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Wed10172018

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University of Gloucestershire researchers explore the resilience of UK arable farming

Amidst the uncertainty of what the future holds for UK farming post-Brexit and what the new British agricultural policy will look like, achieving resilience of the agricultural sector will be an important goal.

Researchers from the University of Gloucestershire’s Countryside and Community Research Institute (CCRI) are working with a team of European scientists to develop a novel resilience-enabling framework that can support policy makers and the farming sector to enhance the sustainability and resilience of farms and farming systems.

UK farmers will increasingly have to deal with uncertainties such as a significant reduction or loss of subsidies, access to plant protection products, labour costs, changing trade relationships and more volatile producer prices and exchange rate fluctuations, alongside continuing environmental risks such as extreme weather events.

Additionally, stresses and opportunities due to demographic change, as well as changing societal concerns and consumer preferences, to name a few, play a role. To accommodate the multitude of resulting challenges, the EU-wide group of scientists, working together as part of the SURE-Farm project, indicates the need for policy and agribusiness to look beyond traditional strategies.

The University of Gloucestershire and the University of Aberystwyth are the UK partners in SURE-Farm, which involves 11 case study regions across Europe. The UK case study covers arable farming in the East of England that, alongside farmers across the UK, faces considerable challenges in terms of the uncertainties around Brexit, together with the ongoing pressures of responding to consumer preferences, public perceptions of agriculture and balancing farm business performance with environmental sustainability.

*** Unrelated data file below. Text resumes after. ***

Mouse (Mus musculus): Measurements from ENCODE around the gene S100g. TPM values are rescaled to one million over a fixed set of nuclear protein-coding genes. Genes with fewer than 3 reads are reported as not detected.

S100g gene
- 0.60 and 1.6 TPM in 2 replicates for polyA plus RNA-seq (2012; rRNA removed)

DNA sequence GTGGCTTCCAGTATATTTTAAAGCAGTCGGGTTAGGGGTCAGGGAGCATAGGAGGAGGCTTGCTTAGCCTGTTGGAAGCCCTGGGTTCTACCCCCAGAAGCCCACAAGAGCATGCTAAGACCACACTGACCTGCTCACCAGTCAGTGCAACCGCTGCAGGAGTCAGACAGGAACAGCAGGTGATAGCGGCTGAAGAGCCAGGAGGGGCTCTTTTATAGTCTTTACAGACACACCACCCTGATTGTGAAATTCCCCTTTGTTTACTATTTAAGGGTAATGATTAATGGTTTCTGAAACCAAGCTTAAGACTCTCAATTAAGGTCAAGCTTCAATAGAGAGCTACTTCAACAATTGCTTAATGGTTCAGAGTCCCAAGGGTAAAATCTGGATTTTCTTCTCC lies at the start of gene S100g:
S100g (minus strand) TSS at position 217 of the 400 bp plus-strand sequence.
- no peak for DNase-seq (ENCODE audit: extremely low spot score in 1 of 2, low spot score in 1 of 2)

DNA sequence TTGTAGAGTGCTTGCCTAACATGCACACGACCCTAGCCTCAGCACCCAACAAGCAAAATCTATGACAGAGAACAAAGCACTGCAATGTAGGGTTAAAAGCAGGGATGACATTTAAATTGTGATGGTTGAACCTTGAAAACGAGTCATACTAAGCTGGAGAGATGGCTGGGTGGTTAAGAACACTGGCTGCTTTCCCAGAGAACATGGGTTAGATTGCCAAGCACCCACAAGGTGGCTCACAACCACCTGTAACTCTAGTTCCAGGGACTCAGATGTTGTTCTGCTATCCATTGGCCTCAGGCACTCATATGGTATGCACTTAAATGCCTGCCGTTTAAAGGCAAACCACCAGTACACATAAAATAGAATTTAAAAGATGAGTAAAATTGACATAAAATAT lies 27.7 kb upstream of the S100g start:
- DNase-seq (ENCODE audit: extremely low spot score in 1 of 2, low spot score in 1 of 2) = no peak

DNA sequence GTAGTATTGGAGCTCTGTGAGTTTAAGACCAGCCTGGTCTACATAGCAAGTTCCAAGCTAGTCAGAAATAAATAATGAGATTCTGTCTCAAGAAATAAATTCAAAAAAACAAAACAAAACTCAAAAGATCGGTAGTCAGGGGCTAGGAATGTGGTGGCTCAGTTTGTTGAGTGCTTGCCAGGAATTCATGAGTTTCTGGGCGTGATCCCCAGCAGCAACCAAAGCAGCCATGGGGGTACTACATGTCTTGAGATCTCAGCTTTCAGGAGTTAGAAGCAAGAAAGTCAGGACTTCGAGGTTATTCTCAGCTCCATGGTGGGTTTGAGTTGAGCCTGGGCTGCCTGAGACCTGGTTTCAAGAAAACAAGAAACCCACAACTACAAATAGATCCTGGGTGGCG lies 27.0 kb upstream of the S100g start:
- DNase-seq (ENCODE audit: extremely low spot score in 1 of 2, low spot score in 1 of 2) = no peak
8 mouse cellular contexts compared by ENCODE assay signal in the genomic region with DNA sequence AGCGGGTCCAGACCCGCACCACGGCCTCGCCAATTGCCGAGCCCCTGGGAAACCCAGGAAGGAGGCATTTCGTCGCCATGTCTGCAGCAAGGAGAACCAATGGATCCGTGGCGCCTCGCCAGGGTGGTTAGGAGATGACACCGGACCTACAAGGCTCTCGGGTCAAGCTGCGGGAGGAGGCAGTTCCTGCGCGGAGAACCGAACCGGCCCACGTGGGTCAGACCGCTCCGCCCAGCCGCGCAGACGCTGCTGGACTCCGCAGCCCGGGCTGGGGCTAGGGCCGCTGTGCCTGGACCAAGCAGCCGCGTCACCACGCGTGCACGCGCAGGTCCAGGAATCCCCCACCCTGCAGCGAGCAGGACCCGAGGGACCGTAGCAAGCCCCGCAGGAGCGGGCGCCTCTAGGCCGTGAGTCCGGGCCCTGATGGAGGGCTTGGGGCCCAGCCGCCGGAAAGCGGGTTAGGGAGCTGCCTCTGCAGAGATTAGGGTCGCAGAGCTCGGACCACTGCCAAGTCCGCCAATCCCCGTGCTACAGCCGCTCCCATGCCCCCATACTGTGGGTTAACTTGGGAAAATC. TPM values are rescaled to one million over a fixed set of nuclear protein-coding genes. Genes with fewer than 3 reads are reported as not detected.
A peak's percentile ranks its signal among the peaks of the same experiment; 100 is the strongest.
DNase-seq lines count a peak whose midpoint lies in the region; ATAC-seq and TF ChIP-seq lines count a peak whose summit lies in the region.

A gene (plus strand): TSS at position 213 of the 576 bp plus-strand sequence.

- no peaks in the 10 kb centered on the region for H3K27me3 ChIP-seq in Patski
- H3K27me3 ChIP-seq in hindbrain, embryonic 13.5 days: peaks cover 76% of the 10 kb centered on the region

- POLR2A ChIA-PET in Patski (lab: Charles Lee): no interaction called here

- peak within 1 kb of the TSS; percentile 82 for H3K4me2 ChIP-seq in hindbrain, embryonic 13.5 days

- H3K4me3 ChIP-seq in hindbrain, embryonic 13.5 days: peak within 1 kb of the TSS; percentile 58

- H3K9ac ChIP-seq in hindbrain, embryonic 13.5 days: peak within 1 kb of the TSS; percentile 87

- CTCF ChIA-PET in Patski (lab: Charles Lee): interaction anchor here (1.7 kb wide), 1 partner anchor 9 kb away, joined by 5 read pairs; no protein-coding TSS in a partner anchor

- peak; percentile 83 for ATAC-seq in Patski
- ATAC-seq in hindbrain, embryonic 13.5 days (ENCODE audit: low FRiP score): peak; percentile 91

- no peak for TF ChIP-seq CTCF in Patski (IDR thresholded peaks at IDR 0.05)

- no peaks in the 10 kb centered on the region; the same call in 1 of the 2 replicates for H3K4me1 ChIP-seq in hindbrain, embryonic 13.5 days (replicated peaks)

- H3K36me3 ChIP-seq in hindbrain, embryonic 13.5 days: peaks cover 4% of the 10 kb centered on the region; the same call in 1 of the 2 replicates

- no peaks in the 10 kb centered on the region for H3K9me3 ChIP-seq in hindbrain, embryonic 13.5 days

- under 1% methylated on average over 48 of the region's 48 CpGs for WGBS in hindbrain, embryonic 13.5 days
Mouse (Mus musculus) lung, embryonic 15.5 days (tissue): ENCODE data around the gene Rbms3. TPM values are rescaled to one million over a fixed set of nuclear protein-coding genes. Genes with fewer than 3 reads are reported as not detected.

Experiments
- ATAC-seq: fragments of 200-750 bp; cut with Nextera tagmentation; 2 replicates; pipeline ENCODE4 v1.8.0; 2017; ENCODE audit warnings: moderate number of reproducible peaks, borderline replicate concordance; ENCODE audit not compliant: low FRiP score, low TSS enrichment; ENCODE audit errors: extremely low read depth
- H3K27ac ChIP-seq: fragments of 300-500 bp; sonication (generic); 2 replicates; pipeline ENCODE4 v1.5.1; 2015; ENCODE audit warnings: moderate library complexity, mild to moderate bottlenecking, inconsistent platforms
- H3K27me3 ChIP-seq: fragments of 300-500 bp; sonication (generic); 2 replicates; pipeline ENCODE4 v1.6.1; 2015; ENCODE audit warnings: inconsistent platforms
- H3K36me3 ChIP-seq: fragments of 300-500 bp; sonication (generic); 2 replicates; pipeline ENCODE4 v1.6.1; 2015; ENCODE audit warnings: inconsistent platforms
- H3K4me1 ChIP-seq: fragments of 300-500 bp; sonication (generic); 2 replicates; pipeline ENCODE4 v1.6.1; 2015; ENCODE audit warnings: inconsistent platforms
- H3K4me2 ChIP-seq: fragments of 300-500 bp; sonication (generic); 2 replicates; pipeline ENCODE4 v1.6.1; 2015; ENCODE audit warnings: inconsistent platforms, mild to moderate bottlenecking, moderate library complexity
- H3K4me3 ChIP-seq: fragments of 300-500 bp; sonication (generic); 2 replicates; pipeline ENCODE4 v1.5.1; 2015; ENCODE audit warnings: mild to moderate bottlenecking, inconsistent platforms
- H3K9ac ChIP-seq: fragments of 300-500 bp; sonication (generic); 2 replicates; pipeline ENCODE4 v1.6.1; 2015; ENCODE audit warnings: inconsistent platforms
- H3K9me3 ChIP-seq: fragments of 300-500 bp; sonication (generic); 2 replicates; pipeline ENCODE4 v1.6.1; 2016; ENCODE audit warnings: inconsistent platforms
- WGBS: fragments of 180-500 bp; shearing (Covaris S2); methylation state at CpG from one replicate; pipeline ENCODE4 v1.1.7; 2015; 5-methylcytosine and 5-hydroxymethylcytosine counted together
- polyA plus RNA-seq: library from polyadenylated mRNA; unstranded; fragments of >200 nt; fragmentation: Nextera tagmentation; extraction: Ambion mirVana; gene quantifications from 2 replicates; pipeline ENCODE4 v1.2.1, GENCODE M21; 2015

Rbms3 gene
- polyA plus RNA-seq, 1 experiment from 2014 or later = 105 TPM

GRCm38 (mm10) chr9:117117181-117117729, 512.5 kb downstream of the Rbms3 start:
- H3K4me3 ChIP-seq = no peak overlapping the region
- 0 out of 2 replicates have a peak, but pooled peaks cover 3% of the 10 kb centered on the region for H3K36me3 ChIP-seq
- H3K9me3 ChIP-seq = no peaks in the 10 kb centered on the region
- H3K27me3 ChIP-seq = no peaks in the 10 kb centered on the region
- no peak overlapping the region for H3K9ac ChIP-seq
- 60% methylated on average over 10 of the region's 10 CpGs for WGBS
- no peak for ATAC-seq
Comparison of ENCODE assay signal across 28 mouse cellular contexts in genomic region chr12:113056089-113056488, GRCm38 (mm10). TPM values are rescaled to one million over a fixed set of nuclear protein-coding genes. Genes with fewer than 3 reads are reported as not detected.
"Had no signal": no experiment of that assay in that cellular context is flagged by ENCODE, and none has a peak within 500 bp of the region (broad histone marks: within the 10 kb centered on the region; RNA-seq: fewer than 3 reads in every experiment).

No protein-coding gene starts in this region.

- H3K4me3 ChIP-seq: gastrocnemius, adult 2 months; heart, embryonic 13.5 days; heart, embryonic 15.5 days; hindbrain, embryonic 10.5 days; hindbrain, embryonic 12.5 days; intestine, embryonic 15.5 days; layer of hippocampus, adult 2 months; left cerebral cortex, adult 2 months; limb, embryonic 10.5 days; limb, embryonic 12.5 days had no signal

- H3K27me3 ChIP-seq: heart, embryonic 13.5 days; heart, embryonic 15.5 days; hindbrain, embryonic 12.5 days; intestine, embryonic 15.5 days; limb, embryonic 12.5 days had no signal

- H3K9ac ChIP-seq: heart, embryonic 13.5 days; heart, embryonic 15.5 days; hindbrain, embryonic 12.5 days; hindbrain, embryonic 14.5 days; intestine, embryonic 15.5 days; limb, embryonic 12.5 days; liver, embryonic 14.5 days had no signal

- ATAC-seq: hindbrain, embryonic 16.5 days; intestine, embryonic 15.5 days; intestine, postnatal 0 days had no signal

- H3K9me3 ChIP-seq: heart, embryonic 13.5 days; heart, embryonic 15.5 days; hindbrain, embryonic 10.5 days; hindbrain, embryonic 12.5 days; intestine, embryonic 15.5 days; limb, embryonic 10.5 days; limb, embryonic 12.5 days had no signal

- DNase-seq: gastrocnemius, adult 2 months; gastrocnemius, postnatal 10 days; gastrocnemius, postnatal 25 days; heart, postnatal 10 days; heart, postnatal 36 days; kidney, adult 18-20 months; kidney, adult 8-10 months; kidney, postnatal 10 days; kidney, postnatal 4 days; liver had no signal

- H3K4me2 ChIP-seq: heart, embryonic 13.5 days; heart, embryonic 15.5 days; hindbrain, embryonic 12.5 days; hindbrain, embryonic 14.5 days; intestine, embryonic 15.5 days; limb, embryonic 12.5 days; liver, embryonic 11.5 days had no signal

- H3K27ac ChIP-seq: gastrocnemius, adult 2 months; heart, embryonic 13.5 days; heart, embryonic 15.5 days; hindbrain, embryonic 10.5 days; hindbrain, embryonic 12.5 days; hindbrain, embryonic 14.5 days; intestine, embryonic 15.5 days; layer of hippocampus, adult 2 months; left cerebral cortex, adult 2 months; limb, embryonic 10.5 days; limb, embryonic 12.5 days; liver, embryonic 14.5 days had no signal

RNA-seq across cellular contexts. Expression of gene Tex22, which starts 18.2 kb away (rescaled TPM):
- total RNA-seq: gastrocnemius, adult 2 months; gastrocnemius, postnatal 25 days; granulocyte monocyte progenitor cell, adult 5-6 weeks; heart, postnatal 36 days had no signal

Mauro Vigani, from the University of Gloucestershire, said, “We are excited to be part of this pan-European project. This is a crucial time for British agriculture and a deeper understanding of what makes farms resilient will be important to safeguard UK farming and food production into the future.”

Whatever the future UK agricultural policy landscape ends up looking like, important contributions to resilience are likely to come from the agricultural sector itself, including radical changes in the way goods and services are produced, financed and marketed, involving entrepreneurship and new business models, alongside farmers’ experimentation, innovation and farmer-to-farmer knowledge exchange.

Such an understanding of resilience goes way beyond the assumption that policies addressing resilience of agriculture should mainly focus on the robustness of farms and farm incomes. The SURE-Farm team argues that, alongside policy and market instruments aimed at maintaining the stability of the farm business, farms also need to develop the capacity to adapt or transform in the current higher risk environment.

The University of Wageningen in the Netherlands coordinates the project, led by Professor Miranda Meuwissen, who said,

“Challenges differ across agricultural areas in the European Union. For instance, some regions are more vulnerable to climatic or disease risks, while others face a change in consumer attitudes towards agriculture. This will have implications for the pathways towards developing the three capacities of resilience across Europe: robustness, adaptability and transformability. The strength of SURE-Farm is the breadth of its case studies across Europe, allowing for comparative analysis and sharing best practice resilience and risk management tools.”